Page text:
UTI is an infection which targets your urinary system. Though the majority of infections involve the bladder, the urethra, and lower urinary tract, a urinary tract infection can target a number of other places including uterus and kidneys.
UTI is quite common in women; however, men may also be victims. It is believed that, urinary tract infection accounts for over 8 million visits to hospitals every year. In addition, women have about 50% probability of contracting a UTI at least once in their lifetime, since their urethra is shorter than that of men thus, allowing bacteria to reach the bladder easily.
Causes of UTI
One of the key causes of UTI is lack of hygiene. From when we were kids, we were trained to wipe from front to back following a visit to the toilet, and there is definitely a reason for that. Since the urethra is positioned very close to the anus, it is prone to infection especially from bacteria present in the anus. Bacteria such as E. coli tend to settle in the bladder resulting in infection.
Urethritis and Cystitis (fairy common lower urinary tract infection) in men normally occur due to either an infection of the prostate or obstruction to the urethra by the prostate. Sexual intercourse can also lead to cystitis.
That said; although cystitis is not a very severe condition, it is uncomfortable and can lead to lots of complications if not handled well.
Main symptoms of UTI
Urinary Tract Infections can be quite upsetting. The following signs are common:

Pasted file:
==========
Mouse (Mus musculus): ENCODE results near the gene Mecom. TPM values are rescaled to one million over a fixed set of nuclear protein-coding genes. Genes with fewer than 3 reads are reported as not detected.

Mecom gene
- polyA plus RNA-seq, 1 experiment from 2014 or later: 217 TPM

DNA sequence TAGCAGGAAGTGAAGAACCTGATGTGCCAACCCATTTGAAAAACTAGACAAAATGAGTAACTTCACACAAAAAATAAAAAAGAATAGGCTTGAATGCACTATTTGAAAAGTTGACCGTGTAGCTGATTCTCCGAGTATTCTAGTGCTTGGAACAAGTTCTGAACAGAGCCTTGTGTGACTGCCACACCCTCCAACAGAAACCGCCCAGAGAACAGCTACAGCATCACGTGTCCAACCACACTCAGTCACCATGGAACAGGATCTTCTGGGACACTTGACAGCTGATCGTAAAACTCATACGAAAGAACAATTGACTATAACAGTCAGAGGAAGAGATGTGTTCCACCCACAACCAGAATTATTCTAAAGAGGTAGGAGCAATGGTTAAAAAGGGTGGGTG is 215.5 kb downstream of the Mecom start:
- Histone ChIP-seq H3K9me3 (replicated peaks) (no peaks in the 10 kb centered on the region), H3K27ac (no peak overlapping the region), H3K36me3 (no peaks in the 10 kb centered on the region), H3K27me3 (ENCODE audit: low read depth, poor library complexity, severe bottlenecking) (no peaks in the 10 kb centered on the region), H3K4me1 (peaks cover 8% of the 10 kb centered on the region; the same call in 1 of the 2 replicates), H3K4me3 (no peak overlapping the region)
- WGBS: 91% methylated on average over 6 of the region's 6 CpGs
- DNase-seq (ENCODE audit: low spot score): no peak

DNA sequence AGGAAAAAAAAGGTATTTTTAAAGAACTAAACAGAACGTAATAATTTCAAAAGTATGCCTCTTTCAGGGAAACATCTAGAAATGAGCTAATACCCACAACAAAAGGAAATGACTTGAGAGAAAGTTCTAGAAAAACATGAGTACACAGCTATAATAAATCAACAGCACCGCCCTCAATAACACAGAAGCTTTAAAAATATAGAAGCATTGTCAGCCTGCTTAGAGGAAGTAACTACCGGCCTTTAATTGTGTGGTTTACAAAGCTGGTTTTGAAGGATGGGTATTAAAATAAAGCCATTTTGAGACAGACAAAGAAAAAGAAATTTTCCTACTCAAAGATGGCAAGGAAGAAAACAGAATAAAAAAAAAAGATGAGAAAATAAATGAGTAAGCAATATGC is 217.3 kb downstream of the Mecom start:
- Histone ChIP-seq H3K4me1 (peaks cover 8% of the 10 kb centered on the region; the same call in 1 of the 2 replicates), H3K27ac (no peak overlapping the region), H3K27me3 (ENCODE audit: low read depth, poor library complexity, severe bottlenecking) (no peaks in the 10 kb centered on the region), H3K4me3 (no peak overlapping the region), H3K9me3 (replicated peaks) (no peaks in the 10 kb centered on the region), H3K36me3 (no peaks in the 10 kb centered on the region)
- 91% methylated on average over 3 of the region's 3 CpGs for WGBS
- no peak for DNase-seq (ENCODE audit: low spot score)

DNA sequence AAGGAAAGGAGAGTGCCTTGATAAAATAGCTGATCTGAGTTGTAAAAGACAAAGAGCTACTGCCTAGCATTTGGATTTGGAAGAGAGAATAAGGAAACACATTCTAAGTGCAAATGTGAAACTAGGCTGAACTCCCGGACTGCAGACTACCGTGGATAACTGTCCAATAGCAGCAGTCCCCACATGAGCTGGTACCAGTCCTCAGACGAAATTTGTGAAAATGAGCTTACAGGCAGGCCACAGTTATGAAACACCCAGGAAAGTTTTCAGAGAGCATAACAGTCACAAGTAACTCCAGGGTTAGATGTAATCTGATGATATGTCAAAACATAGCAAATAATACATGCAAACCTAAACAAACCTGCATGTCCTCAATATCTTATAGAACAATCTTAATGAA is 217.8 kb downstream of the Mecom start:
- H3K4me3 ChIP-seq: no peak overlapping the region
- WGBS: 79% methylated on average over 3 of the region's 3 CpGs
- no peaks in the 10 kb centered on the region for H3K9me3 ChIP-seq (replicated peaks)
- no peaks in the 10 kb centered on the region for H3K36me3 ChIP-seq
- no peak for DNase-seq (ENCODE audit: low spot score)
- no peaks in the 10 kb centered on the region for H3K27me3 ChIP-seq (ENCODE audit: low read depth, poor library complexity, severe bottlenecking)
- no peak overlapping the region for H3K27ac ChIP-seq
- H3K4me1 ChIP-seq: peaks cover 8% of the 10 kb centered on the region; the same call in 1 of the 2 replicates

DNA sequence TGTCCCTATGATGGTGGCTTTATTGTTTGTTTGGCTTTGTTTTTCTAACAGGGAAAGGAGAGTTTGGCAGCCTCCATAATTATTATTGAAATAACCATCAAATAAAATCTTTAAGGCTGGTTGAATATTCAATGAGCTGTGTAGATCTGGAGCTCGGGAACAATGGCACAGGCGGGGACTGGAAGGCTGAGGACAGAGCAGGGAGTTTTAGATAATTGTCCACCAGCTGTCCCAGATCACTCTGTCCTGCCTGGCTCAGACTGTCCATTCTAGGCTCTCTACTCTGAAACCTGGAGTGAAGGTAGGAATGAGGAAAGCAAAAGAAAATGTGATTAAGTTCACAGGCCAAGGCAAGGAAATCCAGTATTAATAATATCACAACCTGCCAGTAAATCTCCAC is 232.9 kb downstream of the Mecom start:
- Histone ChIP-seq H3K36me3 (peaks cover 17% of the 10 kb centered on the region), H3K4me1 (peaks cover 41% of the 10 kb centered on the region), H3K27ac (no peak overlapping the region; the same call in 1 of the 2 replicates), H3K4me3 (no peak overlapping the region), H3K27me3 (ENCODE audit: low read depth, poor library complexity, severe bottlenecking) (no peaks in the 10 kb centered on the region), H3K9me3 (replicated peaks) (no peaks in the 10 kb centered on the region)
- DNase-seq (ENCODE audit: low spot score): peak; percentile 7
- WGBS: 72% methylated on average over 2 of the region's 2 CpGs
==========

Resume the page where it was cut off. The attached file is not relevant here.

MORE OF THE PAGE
- The urge to frequently urinate
- A burning sensation especially when you urinate
- Dark or bloody urine
- Feeling constant fatigue
- Uncomfortable pain or pressure in your lower back or abdomen
Conventional treatment for UTIs
The common prescription for urinary tract infections is antibiotics. In addition, your physician will advise you to take plenty of water to help wash out the infection out of your system. Alternatively, some people also opt to drink ginger tea, soda, cranberry juice, or even parsley water.
There are various measures which can be observed to avoid contracting UTI. Hygiene is critical here. It is advisable to wash around the vagina, anus, and urethra to eradicate any form of bacteria. It is also good to stay away from wearing any sticky attire, such as tight pants or nylon tights. Most significantly, maintain a physical exercise routine and healthy diet.
Research: CBD and UTIs
Some research has already been carried out on the relation between UTIs and cannabis. Surprisingly, the results have been very promising. In a recent study put out in the American Journal of Clinical and Experimental Urology, it was discovered that CB1R activation that takes place through the consumption of CBD, can help ease pain arising from cystitis.
Another study, conducted by Dale Bjorling and Zun-Yi Wang found out that cannabinoids could ease inflammation and urinary frequency. Conducted on mice, the study suggested that, activation of the CB2 receptors via consumption of CBD seemed to minimize swelling and bladder weight.
So, is CBD an effective urinary tract infection remedy?
Definitely, CBD is a good remedy for UTIs. The first thing CBD can do for your urinary tract infection is to reduce inflammation. Once your body is aggravated, it sends a cluster of attacking cells to the affected area (urinary tract) to kill any pathogens which may be causing the said aggravation. This is where CBD comes in handy. Being an anti-inflammatory, consuming CBD oil based product like CBD gummies or CBD vape juice can ease the inflammation synonymous with UTIs.
Secondly, people suffering from cystitis usually experience pain. CBD’s analgesic properties can be helpful in relieving this kind of pain. Thirdly, the symptoms of UTI can sometimes be serious to the extent of making it difficult for patients to sleep at night. Besides suppressing inflammation and pain, CBD can help patients get a good night sleep, further helping them to accelerate the healing process.
Finally, CBD is also a potent antibacterial which can help fight even some of the most resistant bacteria, associated with UTI.